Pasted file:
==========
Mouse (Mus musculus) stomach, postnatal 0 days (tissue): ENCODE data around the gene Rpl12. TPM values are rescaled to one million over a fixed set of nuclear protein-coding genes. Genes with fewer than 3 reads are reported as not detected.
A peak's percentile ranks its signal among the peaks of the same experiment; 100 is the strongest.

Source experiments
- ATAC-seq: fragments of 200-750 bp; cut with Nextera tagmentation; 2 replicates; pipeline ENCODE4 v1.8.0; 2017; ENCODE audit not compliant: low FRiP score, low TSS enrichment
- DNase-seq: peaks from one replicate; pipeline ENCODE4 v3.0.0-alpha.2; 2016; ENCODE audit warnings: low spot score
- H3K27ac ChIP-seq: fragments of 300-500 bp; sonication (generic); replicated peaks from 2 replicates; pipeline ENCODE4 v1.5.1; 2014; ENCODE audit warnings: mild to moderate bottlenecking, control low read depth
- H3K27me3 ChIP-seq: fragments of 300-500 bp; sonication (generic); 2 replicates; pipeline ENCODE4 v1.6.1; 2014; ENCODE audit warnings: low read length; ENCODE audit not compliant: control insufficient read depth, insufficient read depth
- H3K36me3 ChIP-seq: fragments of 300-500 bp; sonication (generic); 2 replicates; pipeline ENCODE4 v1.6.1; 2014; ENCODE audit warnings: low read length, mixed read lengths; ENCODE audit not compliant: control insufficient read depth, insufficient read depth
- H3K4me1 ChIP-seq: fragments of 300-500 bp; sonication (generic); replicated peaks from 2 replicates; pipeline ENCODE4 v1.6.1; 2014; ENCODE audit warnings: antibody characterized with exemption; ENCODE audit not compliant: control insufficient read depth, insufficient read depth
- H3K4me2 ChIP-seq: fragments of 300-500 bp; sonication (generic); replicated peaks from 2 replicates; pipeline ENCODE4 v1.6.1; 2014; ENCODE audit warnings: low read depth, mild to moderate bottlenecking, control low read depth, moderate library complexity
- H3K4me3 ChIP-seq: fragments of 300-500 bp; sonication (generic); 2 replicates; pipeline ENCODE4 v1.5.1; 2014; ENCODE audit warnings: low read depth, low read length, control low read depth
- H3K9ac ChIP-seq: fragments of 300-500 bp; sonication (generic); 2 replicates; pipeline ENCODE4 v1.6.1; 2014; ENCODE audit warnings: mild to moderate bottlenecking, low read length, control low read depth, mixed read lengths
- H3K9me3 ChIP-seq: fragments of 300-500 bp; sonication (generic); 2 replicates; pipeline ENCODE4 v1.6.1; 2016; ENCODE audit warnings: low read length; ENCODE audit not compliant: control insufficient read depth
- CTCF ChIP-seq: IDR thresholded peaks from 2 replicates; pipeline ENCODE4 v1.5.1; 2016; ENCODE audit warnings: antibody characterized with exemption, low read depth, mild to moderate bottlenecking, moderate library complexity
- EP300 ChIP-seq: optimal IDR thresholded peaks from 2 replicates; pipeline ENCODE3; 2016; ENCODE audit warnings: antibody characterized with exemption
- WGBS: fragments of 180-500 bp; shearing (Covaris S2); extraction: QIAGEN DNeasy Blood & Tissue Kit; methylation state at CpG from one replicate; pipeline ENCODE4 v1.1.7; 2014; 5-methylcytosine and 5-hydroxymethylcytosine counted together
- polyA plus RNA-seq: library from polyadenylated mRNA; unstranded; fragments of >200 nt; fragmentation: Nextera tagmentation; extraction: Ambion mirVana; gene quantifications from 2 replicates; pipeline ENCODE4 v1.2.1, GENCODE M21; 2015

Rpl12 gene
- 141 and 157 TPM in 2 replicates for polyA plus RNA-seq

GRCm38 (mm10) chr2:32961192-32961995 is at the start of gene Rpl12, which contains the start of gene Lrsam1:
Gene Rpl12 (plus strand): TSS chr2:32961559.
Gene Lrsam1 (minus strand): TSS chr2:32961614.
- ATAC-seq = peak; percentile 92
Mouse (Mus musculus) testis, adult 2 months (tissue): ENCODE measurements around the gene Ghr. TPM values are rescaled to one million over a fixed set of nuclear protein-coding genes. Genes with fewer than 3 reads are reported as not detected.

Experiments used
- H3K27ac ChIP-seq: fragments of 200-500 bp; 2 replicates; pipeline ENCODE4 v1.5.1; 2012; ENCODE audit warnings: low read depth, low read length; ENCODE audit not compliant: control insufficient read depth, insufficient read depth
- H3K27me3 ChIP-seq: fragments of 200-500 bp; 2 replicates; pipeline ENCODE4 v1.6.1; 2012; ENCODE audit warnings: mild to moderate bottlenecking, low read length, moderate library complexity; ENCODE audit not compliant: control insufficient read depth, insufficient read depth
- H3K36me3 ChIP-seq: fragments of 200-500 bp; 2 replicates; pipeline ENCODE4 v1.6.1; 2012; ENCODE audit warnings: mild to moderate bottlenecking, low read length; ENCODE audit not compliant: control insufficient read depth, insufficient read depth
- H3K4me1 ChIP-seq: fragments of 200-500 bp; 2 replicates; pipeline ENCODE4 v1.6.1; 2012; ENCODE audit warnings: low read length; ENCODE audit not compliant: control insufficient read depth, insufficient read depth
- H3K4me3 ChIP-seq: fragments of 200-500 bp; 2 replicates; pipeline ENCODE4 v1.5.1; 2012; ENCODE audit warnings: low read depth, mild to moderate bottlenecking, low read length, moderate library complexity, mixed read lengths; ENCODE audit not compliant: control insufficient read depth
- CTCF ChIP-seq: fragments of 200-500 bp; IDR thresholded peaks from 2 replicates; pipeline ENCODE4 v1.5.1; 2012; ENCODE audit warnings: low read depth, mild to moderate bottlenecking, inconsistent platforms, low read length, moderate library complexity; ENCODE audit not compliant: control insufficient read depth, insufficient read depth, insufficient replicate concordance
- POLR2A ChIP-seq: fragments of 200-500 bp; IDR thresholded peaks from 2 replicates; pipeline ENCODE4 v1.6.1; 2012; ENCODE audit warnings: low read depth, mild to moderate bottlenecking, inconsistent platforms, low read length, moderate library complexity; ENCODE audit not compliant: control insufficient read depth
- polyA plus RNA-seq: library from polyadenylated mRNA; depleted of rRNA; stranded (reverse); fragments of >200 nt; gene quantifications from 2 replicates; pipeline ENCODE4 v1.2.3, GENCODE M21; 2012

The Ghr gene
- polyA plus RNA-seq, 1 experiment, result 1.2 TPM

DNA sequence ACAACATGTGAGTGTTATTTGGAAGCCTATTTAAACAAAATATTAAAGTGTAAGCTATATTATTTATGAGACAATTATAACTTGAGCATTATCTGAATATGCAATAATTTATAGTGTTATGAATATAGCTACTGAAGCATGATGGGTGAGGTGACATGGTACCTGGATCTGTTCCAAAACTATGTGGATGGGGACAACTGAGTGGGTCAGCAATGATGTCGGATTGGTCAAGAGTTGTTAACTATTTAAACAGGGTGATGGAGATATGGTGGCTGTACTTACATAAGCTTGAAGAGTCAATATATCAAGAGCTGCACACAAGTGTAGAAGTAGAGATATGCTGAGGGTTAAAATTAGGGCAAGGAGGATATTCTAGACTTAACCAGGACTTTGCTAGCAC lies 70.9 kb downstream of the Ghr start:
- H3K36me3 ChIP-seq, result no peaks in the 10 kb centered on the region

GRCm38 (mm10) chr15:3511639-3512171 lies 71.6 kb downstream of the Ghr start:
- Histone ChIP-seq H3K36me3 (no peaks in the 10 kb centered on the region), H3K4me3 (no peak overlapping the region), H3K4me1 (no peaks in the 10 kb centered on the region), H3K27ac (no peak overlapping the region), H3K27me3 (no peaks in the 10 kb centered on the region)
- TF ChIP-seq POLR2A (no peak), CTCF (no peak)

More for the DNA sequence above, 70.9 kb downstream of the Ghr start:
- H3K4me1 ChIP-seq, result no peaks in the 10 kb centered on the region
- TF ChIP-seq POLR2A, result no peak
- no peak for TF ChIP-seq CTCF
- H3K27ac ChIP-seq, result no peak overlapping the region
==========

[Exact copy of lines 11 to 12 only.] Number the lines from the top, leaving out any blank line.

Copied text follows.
- H3K4me3 ChIP-seq: fragments of 300-500 bp; sonication (generic); 2 replicates; pipeline ENCODE4 v1.5.1; 2014; ENCODE audit warnings: low read depth, low read length, control low read depth
- H3K9ac ChIP-seq: fragments of 300-500 bp; sonication (generic); 2 replicates; pipeline ENCODE4 v1.6.1; 2014; ENCODE audit warnings: mild to moderate bottlenecking, low read length, control low read depth, mixed read lengths